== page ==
For some manufacturers and their products, this option is viable. A survey from the Netherlands (2007) showed huge variations in salt content between similar products. For example, in white bread the difference between the low and high end is roughly 50 percent. One word of caution: in most cases the recipes of the compared products are not identical. Nevertheless, the comparison demonstrated the discrepancy and subsequent room for improvement.

Loss of market share

For example, in the Netherlands the bakery sector has committed itself to lower gradually sodium levels in its products. Already in 2009, the Dutch Association for the Bakery Sector collectively agreed upon a NaCl-reduction from 2.5 to 2.1 percent (dry matter). In 2011, the sector decided to lower this percentage to 1.9 and ultimately 1.8 percent. The sector also monitors yearly if its members adhere to this norm which has been put into law with a mandatory maximum level. Bakers that exceed this level are to be penalized.

An independent 2016 study from the Dutch National Institute for Pubic Health and the Environment (RIVM) showed that the above approach has worked for bread ( -19 percent reduction) and for other product types such as certain sauces, soups, potato crisps and processed legumes and vegetables. However, in other food groups, such as meat cold cuts and cheese, the salt contents were not significantly different. Interestingly enough, the RIVM did not measure an actual reduction in salt intake. In other words, despite reduction in food stuffs consumers still manage to consume too much sodium. The RIVM therefore concludes that food reformulation is not enough and should be accompanied with other methods such as reduction of portion sizes, discretionary salt and a higher intake of fruits and vegetables.
The study also highlights the limitation of reduction without substitution. Previous Unilever research indicated the potential of this approach is limited to a reduction of 15 percent. Luckily, there are other routes by which the reduced salt is being substituted by other components.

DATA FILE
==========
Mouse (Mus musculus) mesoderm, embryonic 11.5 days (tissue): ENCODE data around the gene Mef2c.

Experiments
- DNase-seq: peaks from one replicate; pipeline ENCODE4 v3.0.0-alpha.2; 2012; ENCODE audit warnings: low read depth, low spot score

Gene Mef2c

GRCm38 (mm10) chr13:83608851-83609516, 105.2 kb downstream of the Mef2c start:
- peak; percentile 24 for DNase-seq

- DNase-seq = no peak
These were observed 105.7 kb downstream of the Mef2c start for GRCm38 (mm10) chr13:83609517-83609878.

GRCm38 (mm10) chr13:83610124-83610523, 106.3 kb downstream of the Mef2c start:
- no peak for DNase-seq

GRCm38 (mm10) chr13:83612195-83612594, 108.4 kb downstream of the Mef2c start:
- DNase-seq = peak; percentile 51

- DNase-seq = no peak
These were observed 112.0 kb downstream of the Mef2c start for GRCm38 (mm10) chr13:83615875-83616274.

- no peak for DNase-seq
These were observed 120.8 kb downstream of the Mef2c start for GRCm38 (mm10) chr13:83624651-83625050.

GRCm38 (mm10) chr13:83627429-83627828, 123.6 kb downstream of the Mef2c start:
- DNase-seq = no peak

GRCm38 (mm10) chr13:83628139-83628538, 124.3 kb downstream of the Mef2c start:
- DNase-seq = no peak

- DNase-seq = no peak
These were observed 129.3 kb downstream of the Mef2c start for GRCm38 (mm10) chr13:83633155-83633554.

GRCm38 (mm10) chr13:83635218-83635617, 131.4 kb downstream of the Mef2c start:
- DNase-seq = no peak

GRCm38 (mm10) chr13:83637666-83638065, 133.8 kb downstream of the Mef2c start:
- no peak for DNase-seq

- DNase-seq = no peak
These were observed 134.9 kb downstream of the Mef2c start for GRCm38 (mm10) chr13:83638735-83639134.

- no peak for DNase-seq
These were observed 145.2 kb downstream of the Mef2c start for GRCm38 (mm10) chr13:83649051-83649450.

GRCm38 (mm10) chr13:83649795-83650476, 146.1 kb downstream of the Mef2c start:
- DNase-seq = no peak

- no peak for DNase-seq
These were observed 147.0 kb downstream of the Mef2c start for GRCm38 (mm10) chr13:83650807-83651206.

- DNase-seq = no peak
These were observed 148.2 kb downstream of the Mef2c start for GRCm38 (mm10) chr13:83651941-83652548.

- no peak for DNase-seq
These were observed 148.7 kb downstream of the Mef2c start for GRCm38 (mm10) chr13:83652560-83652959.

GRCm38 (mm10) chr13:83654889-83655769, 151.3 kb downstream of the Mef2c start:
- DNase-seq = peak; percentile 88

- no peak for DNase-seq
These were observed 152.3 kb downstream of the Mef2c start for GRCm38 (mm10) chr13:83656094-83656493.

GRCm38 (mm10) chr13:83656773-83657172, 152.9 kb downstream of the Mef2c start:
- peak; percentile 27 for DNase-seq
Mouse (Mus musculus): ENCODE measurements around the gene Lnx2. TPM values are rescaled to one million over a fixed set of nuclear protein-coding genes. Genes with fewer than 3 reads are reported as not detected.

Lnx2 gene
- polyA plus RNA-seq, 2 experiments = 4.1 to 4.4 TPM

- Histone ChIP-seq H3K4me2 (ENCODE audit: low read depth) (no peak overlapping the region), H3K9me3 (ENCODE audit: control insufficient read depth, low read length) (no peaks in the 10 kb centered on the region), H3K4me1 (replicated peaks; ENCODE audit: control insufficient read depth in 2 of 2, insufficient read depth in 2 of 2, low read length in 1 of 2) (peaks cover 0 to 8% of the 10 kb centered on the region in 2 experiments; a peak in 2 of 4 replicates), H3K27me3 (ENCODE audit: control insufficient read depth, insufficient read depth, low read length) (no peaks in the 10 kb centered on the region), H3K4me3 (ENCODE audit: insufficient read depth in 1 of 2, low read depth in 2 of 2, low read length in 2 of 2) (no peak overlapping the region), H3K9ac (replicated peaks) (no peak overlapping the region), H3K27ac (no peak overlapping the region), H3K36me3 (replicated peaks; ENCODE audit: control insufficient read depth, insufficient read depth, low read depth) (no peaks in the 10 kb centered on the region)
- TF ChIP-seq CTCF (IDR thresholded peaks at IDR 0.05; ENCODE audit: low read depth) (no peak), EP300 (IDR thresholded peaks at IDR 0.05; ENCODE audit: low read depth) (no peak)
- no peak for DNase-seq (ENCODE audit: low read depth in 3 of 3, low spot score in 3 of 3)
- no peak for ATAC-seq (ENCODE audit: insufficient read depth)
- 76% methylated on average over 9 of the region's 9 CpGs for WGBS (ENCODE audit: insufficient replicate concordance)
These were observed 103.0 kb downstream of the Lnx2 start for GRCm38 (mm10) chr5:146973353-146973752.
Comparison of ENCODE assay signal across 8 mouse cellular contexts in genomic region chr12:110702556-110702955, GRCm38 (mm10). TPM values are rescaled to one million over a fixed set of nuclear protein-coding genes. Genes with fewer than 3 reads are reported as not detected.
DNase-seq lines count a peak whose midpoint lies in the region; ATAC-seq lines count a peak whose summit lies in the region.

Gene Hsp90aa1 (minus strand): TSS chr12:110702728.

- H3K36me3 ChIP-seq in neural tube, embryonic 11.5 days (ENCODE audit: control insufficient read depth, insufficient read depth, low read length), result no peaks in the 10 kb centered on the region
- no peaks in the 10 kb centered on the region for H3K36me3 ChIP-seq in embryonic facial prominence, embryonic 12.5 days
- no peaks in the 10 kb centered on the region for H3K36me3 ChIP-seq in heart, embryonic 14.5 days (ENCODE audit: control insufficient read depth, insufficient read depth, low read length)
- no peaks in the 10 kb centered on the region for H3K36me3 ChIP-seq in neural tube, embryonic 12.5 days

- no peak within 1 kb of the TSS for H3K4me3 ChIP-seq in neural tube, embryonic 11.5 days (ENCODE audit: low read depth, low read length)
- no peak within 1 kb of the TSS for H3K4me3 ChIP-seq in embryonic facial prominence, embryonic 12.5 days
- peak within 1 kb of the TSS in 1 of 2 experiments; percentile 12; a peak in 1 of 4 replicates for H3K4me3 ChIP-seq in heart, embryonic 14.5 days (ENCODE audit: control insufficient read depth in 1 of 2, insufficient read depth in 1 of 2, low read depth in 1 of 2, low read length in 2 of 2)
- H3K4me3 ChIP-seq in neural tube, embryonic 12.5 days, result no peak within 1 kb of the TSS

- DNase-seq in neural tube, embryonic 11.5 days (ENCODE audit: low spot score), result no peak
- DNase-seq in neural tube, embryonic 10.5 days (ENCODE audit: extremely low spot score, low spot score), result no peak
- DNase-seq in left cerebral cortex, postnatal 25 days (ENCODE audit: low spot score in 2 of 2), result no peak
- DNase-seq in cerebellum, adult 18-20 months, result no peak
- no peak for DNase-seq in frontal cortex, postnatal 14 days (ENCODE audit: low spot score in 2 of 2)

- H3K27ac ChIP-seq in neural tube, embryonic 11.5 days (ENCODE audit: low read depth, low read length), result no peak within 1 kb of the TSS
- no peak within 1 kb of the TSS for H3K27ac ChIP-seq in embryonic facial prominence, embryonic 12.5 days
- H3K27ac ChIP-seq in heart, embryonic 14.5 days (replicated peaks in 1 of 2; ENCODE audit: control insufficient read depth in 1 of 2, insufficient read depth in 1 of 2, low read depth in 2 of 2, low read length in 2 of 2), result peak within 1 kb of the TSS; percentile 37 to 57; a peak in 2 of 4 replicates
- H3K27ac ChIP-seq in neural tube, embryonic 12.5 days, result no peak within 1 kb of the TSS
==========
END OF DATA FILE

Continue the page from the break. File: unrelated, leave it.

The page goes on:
Fortunately, the food industry can rely on an array of salt blends that contain sodium, an alternative salt(s) and additives that mask the bitter taste. Just to name a few: Sub4Salt from Jungbunzlauer, Pansalt, SaltWise (Cargill) or Suprasel OneGrain from AkzoNobel Salt Specialties.

Besides salt blends, flavour enhancers are also available. There are roughly two types of flavour enhancers: glutamates and non-glutamates. The working principle of these components, however, is similar: the stimulation of taste receptors in the mouth and throat which enables the sodium channel through which sodium ions pass to stay open longer, thus increasing salt perception.
In the glutamates group, MSG, associated with umami taste, is probably the best known variety. Although MSG has been in the news negatively (Chinese restaurant syndrome), there is a scientific consensus that it has no detrimental health effects in concentrations used in food products. Worth mentioning is soy sauce, used in a powdered form to season soups, salad dressings and stir-fried pork. By adding soy sauce powder, salt reductions in the range of 29 to 50 percent were achieved (Wageningen UR, Kikkoman).

Also part of the glutamates group are yeast extracts and HVP (hydrolysed vegetable protein). Both components contain glutamate but in very low amounts compared to MSG. For example, yeast extracts are made up of glutamic acid, peptides, nucleotides, vitamin B and other flavourings. Besides giving food the umami taste, yeast extracts also enhance salty taste. Because of this dual functionality, yeast extracts enable salt reduction in the 40 to 50 percent range.

Flashing light

Struggle to meet salt targets